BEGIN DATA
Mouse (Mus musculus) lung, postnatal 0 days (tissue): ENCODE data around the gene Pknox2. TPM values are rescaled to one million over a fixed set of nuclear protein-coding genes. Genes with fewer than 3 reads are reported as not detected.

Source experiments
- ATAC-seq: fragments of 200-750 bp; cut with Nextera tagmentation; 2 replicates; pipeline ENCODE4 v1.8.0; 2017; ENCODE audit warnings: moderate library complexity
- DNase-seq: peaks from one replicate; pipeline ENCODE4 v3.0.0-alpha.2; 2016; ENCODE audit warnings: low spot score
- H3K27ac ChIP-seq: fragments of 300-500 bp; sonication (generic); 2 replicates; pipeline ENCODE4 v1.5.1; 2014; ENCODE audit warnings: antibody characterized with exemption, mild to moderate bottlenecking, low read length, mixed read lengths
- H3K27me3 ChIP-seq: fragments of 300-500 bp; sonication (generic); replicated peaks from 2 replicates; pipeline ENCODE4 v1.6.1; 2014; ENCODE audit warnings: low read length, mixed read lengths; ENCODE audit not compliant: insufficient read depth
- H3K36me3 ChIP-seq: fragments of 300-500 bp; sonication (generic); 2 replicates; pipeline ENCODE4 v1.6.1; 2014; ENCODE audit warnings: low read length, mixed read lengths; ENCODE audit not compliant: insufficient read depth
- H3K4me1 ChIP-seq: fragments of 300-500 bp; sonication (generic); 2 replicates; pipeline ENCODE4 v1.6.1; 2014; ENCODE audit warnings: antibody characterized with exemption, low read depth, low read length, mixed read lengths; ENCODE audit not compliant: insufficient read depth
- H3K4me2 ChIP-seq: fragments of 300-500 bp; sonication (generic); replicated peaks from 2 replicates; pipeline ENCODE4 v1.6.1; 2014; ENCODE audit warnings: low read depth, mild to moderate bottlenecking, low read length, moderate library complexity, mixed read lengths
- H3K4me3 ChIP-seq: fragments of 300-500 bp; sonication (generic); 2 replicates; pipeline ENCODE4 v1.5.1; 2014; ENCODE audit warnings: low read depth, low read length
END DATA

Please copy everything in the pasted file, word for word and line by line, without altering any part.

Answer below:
Mouse (Mus musculus) lung, postnatal 0 days (tissue): ENCODE data around the gene Pknox2. TPM values are rescaled to one million over a fixed set of nuclear protein-coding genes. Genes with fewer than 3 reads are reported as not detected.

Source experiments
- ATAC-seq: fragments of 200-750 bp; cut with Nextera tagmentation; 2 replicates; pipeline ENCODE4 v1.8.0; 2017; ENCODE audit warnings: moderate library complexity
- DNase-seq: peaks from one replicate; pipeline ENCODE4 v3.0.0-alpha.2; 2016; ENCODE audit warnings: low spot score
- H3K27ac ChIP-seq: fragments of 300-500 bp; sonication (generic); 2 replicates; pipeline ENCODE4 v1.5.1; 2014; ENCODE audit warnings: antibody characterized with exemption, mild to moderate bottlenecking, low read length, mixed read lengths
- H3K27me3 ChIP-seq: fragments of 300-500 bp; sonication (generic); replicated peaks from 2 replicates; pipeline ENCODE4 v1.6.1; 2014; ENCODE audit warnings: low read length, mixed read lengths; ENCODE audit not compliant: insufficient read depth
- H3K36me3 ChIP-seq: fragments of 300-500 bp; sonication (generic); 2 replicates; pipeline ENCODE4 v1.6.1; 2014; ENCODE audit warnings: low read length, mixed read lengths; ENCODE audit not compliant: insufficient read depth
- H3K4me1 ChIP-seq: fragments of 300-500 bp; sonication (generic); 2 replicates; pipeline ENCODE4 v1.6.1; 2014; ENCODE audit warnings: antibody characterized with exemption, low read depth, low read length, mixed read lengths; ENCODE audit not compliant: insufficient read depth
- H3K4me2 ChIP-seq: fragments of 300-500 bp; sonication (generic); replicated peaks from 2 replicates; pipeline ENCODE4 v1.6.1; 2014; ENCODE audit warnings: low read depth, mild to moderate bottlenecking, low read length, moderate library complexity, mixed read lengths
- H3K4me3 ChIP-seq: fragments of 300-500 bp; sonication (generic); 2 replicates; pipeline ENCODE4 v1.5.1; 2014; ENCODE audit warnings: low read depth, low read length